Synopses & Reviews
When President Kennedy finished his most difficult meeting ever with Soviet leader Nikita Khrushchev, the first person he talked to was not one of his advisers, not his vice president, and not his wife. Walking out of the meeting, still steamed and shocked, Kennedy spoke first with James Reston.
And so it was for others, for president after president, from Truman through Eisenhower, JFK, LBJ, Nixon, Ford, and Carter. James Reston was the most powerful, most admired, most influential newspaper columnist America had ever seen, the best journalist of his time, and perhaps the best of any time. Reston, who emigrated from Scotland as a boy, tapped into his vast reserves of intelligence, hustle, and ambition to rise steadily up the New York Times ranks, and helped make it the greatest paper in the world. As a writer, he was read by more Americans than any other single writer on public affairs. As a talent spotter, he brought into the Times a galaxy of future stars. He was the model of what a young journalist wanted to become: wise, fair, able to speak in his own voice, and so well respected by those in power that he was routinely granted access to the greatest secrets of the world he covered.
But in time, some of Reston's greatest virtues would become liabilities, and proximity to power would take its toll. And thus Reston's story encompasses not only the life of one great man, but also the rise and fall of American journalism. More than brilliant biography, Scotty is a secret history of one man's life, of what went on behind closed Washington doors, of the stories that shaped our world and the stories that never made the papers.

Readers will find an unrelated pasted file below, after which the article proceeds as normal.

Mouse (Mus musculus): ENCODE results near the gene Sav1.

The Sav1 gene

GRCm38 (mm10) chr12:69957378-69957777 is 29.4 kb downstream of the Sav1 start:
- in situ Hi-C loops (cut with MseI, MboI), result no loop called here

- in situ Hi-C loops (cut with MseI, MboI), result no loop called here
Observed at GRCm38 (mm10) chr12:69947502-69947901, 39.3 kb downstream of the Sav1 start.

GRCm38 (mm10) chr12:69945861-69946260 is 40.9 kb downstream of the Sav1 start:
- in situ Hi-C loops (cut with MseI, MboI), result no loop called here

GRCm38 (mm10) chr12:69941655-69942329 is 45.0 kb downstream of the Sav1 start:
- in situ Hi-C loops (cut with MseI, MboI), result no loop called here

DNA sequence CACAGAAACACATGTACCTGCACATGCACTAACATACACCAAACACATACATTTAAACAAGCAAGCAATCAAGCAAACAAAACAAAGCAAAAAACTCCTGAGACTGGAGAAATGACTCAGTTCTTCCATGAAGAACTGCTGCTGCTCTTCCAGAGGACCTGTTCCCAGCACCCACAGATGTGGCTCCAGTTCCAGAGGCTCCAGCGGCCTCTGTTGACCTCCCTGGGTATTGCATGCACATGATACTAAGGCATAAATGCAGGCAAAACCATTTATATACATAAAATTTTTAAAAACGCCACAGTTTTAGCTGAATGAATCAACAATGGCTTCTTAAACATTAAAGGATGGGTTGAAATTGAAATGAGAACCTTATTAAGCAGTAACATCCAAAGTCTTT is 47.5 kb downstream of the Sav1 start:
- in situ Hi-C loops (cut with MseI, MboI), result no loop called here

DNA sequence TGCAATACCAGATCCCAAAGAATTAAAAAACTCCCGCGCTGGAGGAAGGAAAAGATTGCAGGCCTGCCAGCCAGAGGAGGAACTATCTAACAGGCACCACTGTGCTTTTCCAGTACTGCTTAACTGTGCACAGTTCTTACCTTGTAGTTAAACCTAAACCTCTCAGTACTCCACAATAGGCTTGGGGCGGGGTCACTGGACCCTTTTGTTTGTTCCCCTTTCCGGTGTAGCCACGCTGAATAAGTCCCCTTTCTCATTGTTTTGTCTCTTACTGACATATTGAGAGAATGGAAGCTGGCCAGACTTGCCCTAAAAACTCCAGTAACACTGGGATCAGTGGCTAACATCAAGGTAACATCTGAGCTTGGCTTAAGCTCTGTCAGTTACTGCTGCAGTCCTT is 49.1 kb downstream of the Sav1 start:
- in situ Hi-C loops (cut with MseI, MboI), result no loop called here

"Scotty is more than just fascinating biography of the most powerful journalist in postwar America. The book is a nuanced history of the rise and decline of Washington punditry." Richard Reeves, author of President Nixon: Alone in the White House
"This colorful biography of a great newspaperman takes us back to the time when top journalists had a close access to and understanding of people in power. Stacks fully understands the dangers of such intimacy, but he also shows how the trust that James Reston earned allowed him to cover Washington with a subtlety that is sometimes missing these days. Through Reston's fascinating life, Stacks provides wonderful insights on leaders from Kennedy to Kissinger as well as the inside workings of the New York Times." Walter Isaacson, Chairman of CNN and author of Kissinger: A Biography
"This is an analytical biography of a man who was the nation's preeminent journalist for a generation by an author who himself became one of the leaders in the field. The result is a lively, instructive account of the way power is reported in America, and how the turbulence of the civil rights era and Vietnam changed the rules." Charles Eisendrath, Director, Michigan Journalism Fellows Program
"A straightforward biography, well researched and competently written." Publishers Weekly
About the Author
John F. Stacks reported for Time for three decades. He supervised the magazine's coverage of Watergate as Washington news editor and later served as chief of correspondents and deputy managing editor. He lives in New York.